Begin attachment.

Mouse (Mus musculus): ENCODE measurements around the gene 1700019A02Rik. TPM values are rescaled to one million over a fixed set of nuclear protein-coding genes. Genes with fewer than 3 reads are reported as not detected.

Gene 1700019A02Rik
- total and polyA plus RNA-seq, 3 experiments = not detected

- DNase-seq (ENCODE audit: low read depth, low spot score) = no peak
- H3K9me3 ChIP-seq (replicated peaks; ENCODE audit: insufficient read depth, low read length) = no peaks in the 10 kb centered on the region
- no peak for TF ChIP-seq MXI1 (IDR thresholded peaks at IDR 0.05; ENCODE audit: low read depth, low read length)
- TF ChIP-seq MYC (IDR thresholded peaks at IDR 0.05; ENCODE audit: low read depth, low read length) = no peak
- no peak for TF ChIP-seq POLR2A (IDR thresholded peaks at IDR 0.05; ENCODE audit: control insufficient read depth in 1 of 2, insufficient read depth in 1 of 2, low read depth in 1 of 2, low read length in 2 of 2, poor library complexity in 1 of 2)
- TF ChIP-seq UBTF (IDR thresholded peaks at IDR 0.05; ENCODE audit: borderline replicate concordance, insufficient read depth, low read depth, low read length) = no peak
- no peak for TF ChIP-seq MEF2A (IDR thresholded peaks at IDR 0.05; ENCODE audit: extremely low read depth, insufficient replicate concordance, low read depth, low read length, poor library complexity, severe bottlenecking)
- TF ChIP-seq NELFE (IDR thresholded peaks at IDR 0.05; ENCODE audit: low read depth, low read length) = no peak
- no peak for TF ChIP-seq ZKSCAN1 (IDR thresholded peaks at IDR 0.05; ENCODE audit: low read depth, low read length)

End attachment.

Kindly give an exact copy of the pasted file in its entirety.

Mouse (Mus musculus): ENCODE measurements around the gene 1700019A02Rik. TPM values are rescaled to one million over a fixed set of nuclear protein-coding genes. Genes with fewer than 3 reads are reported as not detected.

Gene 1700019A02Rik
- total and polyA plus RNA-seq, 3 experiments = not detected

- DNase-seq (ENCODE audit: low read depth, low spot score) = no peak
- H3K9me3 ChIP-seq (replicated peaks; ENCODE audit: insufficient read depth, low read length) = no peaks in the 10 kb centered on the region
- no peak for TF ChIP-seq MXI1 (IDR thresholded peaks at IDR 0.05; ENCODE audit: low read depth, low read length)
- TF ChIP-seq MYC (IDR thresholded peaks at IDR 0.05; ENCODE audit: low read depth, low read length) = no peak
- no peak for TF ChIP-seq POLR2A (IDR thresholded peaks at IDR 0.05; ENCODE audit: control insufficient read depth in 1 of 2, insufficient read depth in 1 of 2, low read depth in 1 of 2, low read length in 2 of 2, poor library complexity in 1 of 2)
- TF ChIP-seq UBTF (IDR thresholded peaks at IDR 0.05; ENCODE audit: borderline replicate concordance, insufficient read depth, low read depth, low read length) = no peak
- no peak for TF ChIP-seq MEF2A (IDR thresholded peaks at IDR 0.05; ENCODE audit: extremely low read depth, insufficient replicate concordance, low read depth, low read length, poor library complexity, severe bottlenecking)
- TF ChIP-seq NELFE (IDR thresholded peaks at IDR 0.05; ENCODE audit: low read depth, low read length) = no peak
- no peak for TF ChIP-seq ZKSCAN1 (IDR thresholded peaks at IDR 0.05; ENCODE audit: low read depth, low read length)